**Nyquist ISI criterion**

The Swedish engineer Harry Nyquist explained in the 1920s that for eliminating ISI, the impulse response

*h(t)*needs to fulfill the following requirement in the time domain:

for all integers *n*. *T _{S}* is the pulse spacing of adjacent pulses.

In Figure 1, a signal that meets this condition – sinc (

*t*) pulses – illustrates the impact of the criterion: The pulses overlap, but only the sampled symbol contributes to the response at the sampling instant

*t*. The other symbols are zero at this point in time. In this way, we have avoided the signal-degrading and error-inducing effects of ISI.

_{k}**Figure 1. Orthogonal sinc (**

*t*) = (sin(*t*))/*t*pulses meet the Nyquist ISI Criterion. [2]

The right side of Figure 1 shows the Fourier transform (FT) of the impulse response. You can see that the frequency response that fits into a rectangular frequency window fulfills the Nyquist ISI criterion:

This means that the harmonics - the components with a frequency that is an integer multiple of the so called Nyquist frequency *F _{S}* - must add up to a constant value, in order to fit into a frequency band without ISI. The Nyquist frequency

*F*is the minimum bandwidth needed to encode a signal without loss of information.

_{S}**Nyquist pulse shaping using a finite impulse response filter**

A sinc-signal may be perfect for preventing ISI as described above, but it is not practical because it is infinitely extended in time. Therefore we need to truncate it in the time domain, which is performed in practice by using a finite impulse response (FIR) filter. An FIR filter of order

*R*responds for

*R*+1 sample points and then returns to zero. Only past sample points

*x[n-i]*are considered for the convolution of the filter output

*y[n]*so that filtering can be performed in real-time.

The discrete-time FIR filter output

*y[n]*in dependence of the input

*x[n]*is described by:

*b*

_{i}are the filter coefficients. To avoid aliasing, the pulse-shaping FIR filter must oversample by a factor of

*q*=2 at least. In other words, there must be at least 2 sample points within

*T*, so that the pulse shape can be reconstructed on the receiver side, without losing higher-frequency components. Figure 2 shows the filter results for a sinc pulse filtered at different filter order

_{S}*R*, always oversampled by a factor of

*q*=2. The power spectrum results from the convolution of the rectangular shaped spectrum of the sinc-pulse with the sinc-shaped spectrum of the rectangular window.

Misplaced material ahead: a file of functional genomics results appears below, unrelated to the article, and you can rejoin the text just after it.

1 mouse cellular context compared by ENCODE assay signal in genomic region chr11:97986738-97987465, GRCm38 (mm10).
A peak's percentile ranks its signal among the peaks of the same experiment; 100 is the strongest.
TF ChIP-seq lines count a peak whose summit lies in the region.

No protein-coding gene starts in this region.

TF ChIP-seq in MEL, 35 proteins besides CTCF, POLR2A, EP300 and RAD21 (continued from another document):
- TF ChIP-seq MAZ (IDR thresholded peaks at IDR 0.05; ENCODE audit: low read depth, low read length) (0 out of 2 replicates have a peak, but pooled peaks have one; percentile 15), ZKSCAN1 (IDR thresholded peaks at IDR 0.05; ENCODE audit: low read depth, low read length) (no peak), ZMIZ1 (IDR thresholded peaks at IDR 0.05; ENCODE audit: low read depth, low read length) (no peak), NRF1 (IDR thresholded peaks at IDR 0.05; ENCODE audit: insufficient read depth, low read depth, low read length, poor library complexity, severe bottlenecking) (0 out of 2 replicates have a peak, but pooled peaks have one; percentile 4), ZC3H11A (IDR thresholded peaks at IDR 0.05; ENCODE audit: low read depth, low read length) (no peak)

**Figure 2. FIR filter of different order**

domain waveform, after Fast Fourier transformation power spectrum on

linear and on logarithmic scale. [2]

*R*used to truncate sinc-signal: timedomain waveform, after Fast Fourier transformation power spectrum on

linear and on logarithmic scale. [2]

In the first line, with a filter order of 16, the signal spans 8 *T _{S}*. In the FFT, we can see distortions caused by the limited time window. Most of the power lies within the Nyquist band (-0.5

*F*to 0.5

_{S}*F*) but a part lies outside the band. The power spectrum shows the harmonics as image spectra.

_{S}If we double the length of the filter (

*R*=32), the signal better fits into the bandwidth, but we still see some ringing. At

*R*=1024, the spectrum looks almost ideal; the ringing is only visible at the steep edges and the power spectrum also shows less out-of-band contribution. Unfortunately, the higher the order

*R*of the filter, the higher the complexity of the filter design too. Therefore, you would usually stay with the lowest

*R*that answers the requirements.

**Raised cosine filters**

For even better out-of-band suppression and a spectrum without ringing, raised cosine filters provide a reasonable alternative. Here, the impulse response is dependent on the so-called roll-off factor

*α*which can take any value from 0 to 1:

*α*:

**Figure 3. Raised Cosine Filters with different roll-off factors**

domain presentation. [2]

*α*: normalized time and frequencydomain presentation. [2]

In the frequency response, it stands out that for any value of *α*, the curves are crossing the same point at ±*F _{S}*/2 , which is half the pulse rate. As mentioned before, this is the Nyquist frequency, the minimum bandwidth needed for a data transfer without loss of information. Apart from that, you can see that for

*α*= 1, we hardly have any ringing but the frequency spectrum does not fit into the bandwidth. For

*α*= 0, it is vice versa: the frequency response is rectangular within the bandwidth (the overshoots at the edges are a mere mathematical effect, also known as the Gibbs Phenomenon, and do not have any practical impact). The time domain signal now shows more ringing, though.

Why should we care about the ringing when we first stated that at the sampling point only the sampled symbol contributes to the signal? In practice, ringing is a problem because the other symbols have zero contribution when sampling only at this ideal instant. Under real world conditions, it is almost impossible to have the receiver sample exactly at this point in time so that we’ll always have some ISI that induces errors in the interpretation of the signal.

So, we obviously have a tradeoff between bandwidth containment and suppression of ringing in the time domain. A compromise in the choice of an adequate value of α has to be found on an individual basis for every fiber-optical application.**Raised cosine filters in practice**

Let’s have a closer look at the influence of different roll-off factors on the most promising modulation scheme for 400 Gbps and higher data rates: 16-QAM. Figure 4 shows measurements not only of the frequency domain response but also the eye diagrams and the impact on the transitions between constellation points and the constellation points themselves.